1. Movement, and particularly the colonization of new habitat patches, remains one of the least known aspects of the life history and ecology of the vast majority of species. Here, a series of experiments was conducted to rectify this problem with Delphacodes scolochloa Cronin & Wilson, a wing-dimorphic planthopper of the North American Great Plains.
2. The movement of brachypterous and macropterous planthoppers within and among host-plant patches was quantified. Also, an experiment was conducted to assess whether planthopper propagule size (i.e., number of colonists) influenced the presence of planthopper adults or eggs over time, planthopper population growth rate (R0), and abundance or impact of an egg parasitoid.
3. D. scolochloa movement was well described by a simple diffusion model. As expected, brachypters were less dispersive than macropters - mean displacement distances among patches were three times greater for macropters (2.8 m versus 8.1 m per d).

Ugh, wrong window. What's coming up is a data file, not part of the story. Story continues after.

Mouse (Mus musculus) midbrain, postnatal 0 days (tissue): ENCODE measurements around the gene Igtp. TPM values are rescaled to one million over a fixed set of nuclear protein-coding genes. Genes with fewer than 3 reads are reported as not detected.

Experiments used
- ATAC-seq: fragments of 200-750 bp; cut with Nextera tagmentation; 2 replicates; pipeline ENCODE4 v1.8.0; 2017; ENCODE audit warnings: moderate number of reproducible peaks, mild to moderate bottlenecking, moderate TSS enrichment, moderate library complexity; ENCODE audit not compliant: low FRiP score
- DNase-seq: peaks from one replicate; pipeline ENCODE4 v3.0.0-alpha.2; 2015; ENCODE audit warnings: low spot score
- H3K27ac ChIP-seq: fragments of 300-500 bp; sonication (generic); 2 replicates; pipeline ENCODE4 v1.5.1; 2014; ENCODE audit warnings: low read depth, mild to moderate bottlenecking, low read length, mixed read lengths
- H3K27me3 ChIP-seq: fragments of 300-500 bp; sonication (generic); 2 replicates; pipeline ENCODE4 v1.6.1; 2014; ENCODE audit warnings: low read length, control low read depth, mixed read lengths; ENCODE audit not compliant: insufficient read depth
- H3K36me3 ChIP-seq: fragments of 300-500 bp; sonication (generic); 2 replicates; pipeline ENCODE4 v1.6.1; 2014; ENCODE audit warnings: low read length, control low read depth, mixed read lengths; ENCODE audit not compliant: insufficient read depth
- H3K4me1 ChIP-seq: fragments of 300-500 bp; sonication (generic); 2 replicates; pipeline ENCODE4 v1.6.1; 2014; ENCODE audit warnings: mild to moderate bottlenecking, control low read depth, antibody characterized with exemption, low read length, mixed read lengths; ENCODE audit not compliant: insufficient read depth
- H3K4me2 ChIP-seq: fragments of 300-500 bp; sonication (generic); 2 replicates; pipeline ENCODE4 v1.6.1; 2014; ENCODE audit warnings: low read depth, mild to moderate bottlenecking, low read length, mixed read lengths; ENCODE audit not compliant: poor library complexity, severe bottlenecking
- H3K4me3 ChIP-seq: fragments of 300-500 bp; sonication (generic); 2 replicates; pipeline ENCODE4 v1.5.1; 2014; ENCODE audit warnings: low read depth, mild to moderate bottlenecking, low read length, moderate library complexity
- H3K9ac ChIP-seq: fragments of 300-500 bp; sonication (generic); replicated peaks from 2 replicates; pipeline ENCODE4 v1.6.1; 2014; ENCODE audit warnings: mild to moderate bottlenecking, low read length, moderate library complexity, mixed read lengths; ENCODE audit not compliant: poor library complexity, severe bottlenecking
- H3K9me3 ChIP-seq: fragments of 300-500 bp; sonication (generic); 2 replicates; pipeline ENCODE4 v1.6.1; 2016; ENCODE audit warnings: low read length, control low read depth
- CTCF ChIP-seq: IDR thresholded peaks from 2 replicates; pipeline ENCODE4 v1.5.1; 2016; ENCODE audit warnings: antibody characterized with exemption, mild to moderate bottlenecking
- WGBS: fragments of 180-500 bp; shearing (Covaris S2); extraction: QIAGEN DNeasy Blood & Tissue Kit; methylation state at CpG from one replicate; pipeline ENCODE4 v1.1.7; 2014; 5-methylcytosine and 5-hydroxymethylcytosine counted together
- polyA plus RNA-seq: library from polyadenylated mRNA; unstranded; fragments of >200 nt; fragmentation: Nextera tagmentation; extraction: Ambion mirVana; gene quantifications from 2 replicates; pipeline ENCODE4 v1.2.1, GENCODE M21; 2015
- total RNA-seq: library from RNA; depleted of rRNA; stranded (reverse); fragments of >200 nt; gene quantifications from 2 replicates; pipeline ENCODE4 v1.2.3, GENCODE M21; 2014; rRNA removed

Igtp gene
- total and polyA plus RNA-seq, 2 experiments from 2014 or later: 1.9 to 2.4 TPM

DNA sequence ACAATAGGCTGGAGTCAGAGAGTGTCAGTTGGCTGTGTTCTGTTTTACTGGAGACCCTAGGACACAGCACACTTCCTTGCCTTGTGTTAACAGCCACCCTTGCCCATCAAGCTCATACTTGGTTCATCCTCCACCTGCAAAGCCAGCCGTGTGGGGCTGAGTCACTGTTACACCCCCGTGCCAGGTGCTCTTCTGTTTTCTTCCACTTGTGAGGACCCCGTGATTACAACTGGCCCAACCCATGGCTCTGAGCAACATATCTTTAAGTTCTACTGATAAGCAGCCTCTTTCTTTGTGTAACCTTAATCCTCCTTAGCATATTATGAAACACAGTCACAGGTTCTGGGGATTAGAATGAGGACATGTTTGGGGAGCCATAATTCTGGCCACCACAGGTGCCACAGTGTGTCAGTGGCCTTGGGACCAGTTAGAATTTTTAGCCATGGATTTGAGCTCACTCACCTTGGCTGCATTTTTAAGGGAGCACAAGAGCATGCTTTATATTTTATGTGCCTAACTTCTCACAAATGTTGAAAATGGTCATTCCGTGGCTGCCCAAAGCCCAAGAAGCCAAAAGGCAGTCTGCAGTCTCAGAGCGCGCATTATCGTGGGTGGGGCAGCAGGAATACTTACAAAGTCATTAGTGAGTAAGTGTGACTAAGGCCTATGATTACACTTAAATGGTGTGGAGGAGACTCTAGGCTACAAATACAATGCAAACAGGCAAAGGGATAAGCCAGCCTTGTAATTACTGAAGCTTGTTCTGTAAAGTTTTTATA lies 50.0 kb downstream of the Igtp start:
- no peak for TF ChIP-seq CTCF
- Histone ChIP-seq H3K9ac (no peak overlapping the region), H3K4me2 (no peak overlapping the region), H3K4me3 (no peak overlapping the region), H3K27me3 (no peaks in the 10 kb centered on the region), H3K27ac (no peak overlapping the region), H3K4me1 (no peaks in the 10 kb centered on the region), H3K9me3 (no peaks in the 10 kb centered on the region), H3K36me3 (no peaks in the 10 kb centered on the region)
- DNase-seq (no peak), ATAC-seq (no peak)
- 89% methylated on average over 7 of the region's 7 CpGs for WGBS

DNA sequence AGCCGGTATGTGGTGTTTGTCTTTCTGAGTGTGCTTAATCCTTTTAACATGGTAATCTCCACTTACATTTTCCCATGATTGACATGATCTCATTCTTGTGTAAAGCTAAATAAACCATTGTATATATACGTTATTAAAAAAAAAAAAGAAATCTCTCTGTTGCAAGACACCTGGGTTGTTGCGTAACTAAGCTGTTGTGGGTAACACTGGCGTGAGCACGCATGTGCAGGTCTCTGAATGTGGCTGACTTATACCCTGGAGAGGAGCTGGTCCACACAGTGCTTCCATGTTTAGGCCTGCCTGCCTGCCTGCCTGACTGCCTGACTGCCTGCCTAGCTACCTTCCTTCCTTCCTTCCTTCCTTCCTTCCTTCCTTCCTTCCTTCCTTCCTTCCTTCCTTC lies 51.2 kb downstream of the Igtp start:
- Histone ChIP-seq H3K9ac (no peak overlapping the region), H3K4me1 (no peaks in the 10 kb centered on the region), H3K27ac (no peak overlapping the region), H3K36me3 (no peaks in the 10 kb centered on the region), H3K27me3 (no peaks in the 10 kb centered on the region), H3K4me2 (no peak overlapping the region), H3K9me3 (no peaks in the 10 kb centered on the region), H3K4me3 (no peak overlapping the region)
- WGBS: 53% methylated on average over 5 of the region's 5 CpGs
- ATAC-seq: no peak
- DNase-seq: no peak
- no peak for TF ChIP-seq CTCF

4. Number of colonists of vacant patches increased with increasing patch size (both wing forms) and decreased with increasing isolation (brachypters only). At the scale of individual potholes (< 38 m), brachypters were dispersal limited.
5. Establishment success was strongly influenced by propagule size. An Allee effect constrained the establishment of new populations, but low establishment success was not due to mate limitations or the presence of natural enemies (i.e., egg parasitoids).
6. These movement data reveal important insights regarding the spatial population structure and spread of D. scolochloa.
Keywords: Allee effect, mark-release-recapture, mating status, parasitism, Scolochloa festucacea, spatial spread, wing dimorphism